The NATO Summit in Brussels will capture the attention of the world today and tomorrow, and not just because it takes place immediately prior to Trump’s Helsinki Summit with Putin.
Trump has stated publicly his unhappiness with NATO members’ seeming inability to meet their commitment to spend 2 percent of their GDP on defense. And he has publicly questioned NATO’s value, most recently suggesting to Swedish prime minister Stefan Löfven that the U.S. should work with NATO the way Sweden does: as a non-member that occasionally participates in NATO exercises. Add to that Trump’s combative personality, his need to be the center of attention, his propensity to take all criticism personally, his broad lack of interest regarding the U.S. role in Europe, and his particular lack of concern over Russian aggression, and we have all the makings of a disaster in Brussels.
This struck me a few weeks ago when I visited Berlin. The city is vibrant and prosperous, with a strong museum culture. Indeed, the occasion of the main exhibit at the Deutsche Historisches Museum was the centennial anniversary of the Russian Revolution, reminding us that the most vivid displays of Communism in Berlin are literally museum exhibits.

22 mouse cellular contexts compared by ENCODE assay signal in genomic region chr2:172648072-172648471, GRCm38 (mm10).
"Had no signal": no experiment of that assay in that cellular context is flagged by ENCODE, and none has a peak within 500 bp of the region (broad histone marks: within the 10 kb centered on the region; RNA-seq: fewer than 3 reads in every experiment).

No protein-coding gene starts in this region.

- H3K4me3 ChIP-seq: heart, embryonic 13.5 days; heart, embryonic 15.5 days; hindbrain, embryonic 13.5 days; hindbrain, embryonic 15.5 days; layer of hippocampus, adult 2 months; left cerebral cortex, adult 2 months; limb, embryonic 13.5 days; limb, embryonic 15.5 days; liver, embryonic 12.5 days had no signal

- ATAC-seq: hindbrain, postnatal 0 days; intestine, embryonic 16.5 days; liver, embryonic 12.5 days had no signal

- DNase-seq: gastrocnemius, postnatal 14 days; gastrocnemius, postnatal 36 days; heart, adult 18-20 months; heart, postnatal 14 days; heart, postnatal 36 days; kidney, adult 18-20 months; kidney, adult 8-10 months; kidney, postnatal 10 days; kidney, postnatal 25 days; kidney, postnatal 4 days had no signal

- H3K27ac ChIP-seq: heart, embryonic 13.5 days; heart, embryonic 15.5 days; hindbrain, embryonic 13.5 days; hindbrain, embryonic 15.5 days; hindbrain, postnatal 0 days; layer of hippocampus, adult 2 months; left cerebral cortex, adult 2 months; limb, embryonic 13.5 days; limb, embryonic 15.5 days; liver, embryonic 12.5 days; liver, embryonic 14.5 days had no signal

But my memory was jarred as I walked past Checkpoint Charlie, the most famous of the Cold War crossing points between East and West Berlin and a fixture of many a spy novel. I graduated from the School of Foreign Service at Georgetown University while the Cold War was still on and I was a member of the Foreign Service fraternity. At our fraternity house hung a directional sign (perhaps purloined) from Checkpoint Charlie, “Vous sortez du secteur Américain.” That is, “You are leaving the American sector.”